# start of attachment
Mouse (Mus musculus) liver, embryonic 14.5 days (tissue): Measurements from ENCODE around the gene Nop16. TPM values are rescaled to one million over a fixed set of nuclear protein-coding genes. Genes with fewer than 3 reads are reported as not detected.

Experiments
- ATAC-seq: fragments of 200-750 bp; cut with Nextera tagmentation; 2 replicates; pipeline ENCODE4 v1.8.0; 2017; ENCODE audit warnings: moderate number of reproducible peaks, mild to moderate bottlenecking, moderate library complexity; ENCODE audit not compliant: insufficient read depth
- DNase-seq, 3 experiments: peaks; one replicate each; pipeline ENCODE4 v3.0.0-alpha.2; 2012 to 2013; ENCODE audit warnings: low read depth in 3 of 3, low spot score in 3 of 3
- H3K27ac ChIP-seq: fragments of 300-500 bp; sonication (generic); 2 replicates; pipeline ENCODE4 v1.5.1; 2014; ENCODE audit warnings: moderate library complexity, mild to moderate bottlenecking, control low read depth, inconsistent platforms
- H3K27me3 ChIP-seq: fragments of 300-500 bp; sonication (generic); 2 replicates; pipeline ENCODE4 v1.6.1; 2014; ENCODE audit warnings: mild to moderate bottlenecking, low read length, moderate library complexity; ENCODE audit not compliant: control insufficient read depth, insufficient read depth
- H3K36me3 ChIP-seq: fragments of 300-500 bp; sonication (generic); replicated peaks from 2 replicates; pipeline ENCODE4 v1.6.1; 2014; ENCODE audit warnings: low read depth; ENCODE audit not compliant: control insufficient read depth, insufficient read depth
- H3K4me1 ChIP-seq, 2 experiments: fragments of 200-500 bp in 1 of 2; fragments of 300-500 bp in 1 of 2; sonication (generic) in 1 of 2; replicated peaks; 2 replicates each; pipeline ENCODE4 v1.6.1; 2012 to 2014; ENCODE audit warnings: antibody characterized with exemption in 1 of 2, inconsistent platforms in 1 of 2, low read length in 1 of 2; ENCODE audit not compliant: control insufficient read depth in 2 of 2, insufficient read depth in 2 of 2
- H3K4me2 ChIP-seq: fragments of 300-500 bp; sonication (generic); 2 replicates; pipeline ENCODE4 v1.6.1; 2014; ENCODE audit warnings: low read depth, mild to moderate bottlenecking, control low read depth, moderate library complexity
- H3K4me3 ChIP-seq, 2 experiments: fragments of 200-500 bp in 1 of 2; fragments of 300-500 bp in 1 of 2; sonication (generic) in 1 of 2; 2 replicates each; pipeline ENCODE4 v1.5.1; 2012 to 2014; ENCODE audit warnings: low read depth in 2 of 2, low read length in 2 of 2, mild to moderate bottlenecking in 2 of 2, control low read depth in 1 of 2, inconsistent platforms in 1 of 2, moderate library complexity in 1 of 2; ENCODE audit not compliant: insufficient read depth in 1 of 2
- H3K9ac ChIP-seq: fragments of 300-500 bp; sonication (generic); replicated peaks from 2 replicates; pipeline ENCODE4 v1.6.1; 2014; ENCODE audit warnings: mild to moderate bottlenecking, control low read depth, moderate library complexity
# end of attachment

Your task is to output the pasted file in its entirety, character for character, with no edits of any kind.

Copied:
Mouse (Mus musculus) liver, embryonic 14.5 days (tissue): Measurements from ENCODE around the gene Nop16. TPM values are rescaled to one million over a fixed set of nuclear protein-coding genes. Genes with fewer than 3 reads are reported as not detected.

Experiments
- ATAC-seq: fragments of 200-750 bp; cut with Nextera tagmentation; 2 replicates; pipeline ENCODE4 v1.8.0; 2017; ENCODE audit warnings: moderate number of reproducible peaks, mild to moderate bottlenecking, moderate library complexity; ENCODE audit not compliant: insufficient read depth
- DNase-seq, 3 experiments: peaks; one replicate each; pipeline ENCODE4 v3.0.0-alpha.2; 2012 to 2013; ENCODE audit warnings: low read depth in 3 of 3, low spot score in 3 of 3
- H3K27ac ChIP-seq: fragments of 300-500 bp; sonication (generic); 2 replicates; pipeline ENCODE4 v1.5.1; 2014; ENCODE audit warnings: moderate library complexity, mild to moderate bottlenecking, control low read depth, inconsistent platforms
- H3K27me3 ChIP-seq: fragments of 300-500 bp; sonication (generic); 2 replicates; pipeline ENCODE4 v1.6.1; 2014; ENCODE audit warnings: mild to moderate bottlenecking, low read length, moderate library complexity; ENCODE audit not compliant: control insufficient read depth, insufficient read depth
- H3K36me3 ChIP-seq: fragments of 300-500 bp; sonication (generic); replicated peaks from 2 replicates; pipeline ENCODE4 v1.6.1; 2014; ENCODE audit warnings: low read depth; ENCODE audit not compliant: control insufficient read depth, insufficient read depth
- H3K4me1 ChIP-seq, 2 experiments: fragments of 200-500 bp in 1 of 2; fragments of 300-500 bp in 1 of 2; sonication (generic) in 1 of 2; replicated peaks; 2 replicates each; pipeline ENCODE4 v1.6.1; 2012 to 2014; ENCODE audit warnings: antibody characterized with exemption in 1 of 2, inconsistent platforms in 1 of 2, low read length in 1 of 2; ENCODE audit not compliant: control insufficient read depth in 2 of 2, insufficient read depth in 2 of 2
- H3K4me2 ChIP-seq: fragments of 300-500 bp; sonication (generic); 2 replicates; pipeline ENCODE4 v1.6.1; 2014; ENCODE audit warnings: low read depth, mild to moderate bottlenecking, control low read depth, moderate library complexity
- H3K4me3 ChIP-seq, 2 experiments: fragments of 200-500 bp in 1 of 2; fragments of 300-500 bp in 1 of 2; sonication (generic) in 1 of 2; 2 replicates each; pipeline ENCODE4 v1.5.1; 2012 to 2014; ENCODE audit warnings: low read depth in 2 of 2, low read length in 2 of 2, mild to moderate bottlenecking in 2 of 2, control low read depth in 1 of 2, inconsistent platforms in 1 of 2, moderate library complexity in 1 of 2; ENCODE audit not compliant: insufficient read depth in 1 of 2
- H3K9ac ChIP-seq: fragments of 300-500 bp; sonication (generic); replicated peaks from 2 replicates; pipeline ENCODE4 v1.6.1; 2014; ENCODE audit warnings: mild to moderate bottlenecking, control low read depth, moderate library complexity